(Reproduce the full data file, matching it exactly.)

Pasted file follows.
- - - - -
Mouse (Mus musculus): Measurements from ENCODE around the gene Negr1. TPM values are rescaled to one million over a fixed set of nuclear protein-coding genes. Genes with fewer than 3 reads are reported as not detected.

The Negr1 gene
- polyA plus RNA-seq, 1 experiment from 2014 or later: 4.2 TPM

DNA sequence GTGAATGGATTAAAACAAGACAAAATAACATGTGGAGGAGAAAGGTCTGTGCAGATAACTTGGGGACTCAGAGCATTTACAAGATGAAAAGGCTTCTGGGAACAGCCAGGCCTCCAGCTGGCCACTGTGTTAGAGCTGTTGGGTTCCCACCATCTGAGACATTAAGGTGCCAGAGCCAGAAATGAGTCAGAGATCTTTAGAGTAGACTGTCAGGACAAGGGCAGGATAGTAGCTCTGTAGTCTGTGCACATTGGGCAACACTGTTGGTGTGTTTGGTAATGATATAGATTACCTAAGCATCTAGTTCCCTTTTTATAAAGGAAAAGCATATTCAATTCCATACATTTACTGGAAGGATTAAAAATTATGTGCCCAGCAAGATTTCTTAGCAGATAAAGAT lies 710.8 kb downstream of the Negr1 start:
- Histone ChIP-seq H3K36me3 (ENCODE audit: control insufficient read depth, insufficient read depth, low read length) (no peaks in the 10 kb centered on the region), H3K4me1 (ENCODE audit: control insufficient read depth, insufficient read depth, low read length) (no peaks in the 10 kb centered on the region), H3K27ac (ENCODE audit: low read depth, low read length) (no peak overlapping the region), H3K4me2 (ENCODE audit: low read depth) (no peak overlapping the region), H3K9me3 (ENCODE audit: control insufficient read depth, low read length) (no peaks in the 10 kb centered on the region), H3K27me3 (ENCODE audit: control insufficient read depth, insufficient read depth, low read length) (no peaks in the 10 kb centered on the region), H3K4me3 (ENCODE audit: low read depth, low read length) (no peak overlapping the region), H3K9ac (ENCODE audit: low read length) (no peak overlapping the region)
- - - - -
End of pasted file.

Mouse (Mus musculus): Measurements from ENCODE around the gene Negr1. TPM values are rescaled to one million over a fixed set of nuclear protein-coding genes. Genes with fewer than 3 reads are reported as not detected.

The Negr1 gene
- polyA plus RNA-seq, 1 experiment from 2014 or later: 4.2 TPM

DNA sequence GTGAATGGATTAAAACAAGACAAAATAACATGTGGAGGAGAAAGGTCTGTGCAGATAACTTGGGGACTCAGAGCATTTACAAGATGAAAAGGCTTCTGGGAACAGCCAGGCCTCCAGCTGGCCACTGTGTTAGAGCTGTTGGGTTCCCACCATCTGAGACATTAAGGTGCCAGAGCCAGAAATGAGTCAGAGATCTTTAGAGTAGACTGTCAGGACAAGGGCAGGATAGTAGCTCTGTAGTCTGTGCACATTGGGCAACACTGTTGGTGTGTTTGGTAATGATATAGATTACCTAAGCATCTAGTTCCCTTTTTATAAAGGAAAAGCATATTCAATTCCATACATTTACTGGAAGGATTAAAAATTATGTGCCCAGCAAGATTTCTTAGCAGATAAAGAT lies 710.8 kb downstream of the Negr1 start:
- Histone ChIP-seq H3K36me3 (ENCODE audit: control insufficient read depth, insufficient read depth, low read length) (no peaks in the 10 kb centered on the region), H3K4me1 (ENCODE audit: control insufficient read depth, insufficient read depth, low read length) (no peaks in the 10 kb centered on the region), H3K27ac (ENCODE audit: low read depth, low read length) (no peak overlapping the region), H3K4me2 (ENCODE audit: low read depth) (no peak overlapping the region), H3K9me3 (ENCODE audit: control insufficient read depth, low read length) (no peaks in the 10 kb centered on the region), H3K27me3 (ENCODE audit: control insufficient read depth, insufficient read depth, low read length) (no peaks in the 10 kb centered on the region), H3K4me3 (ENCODE audit: low read depth, low read length) (no peak overlapping the region), H3K9ac (ENCODE audit: low read length) (no peak overlapping the region)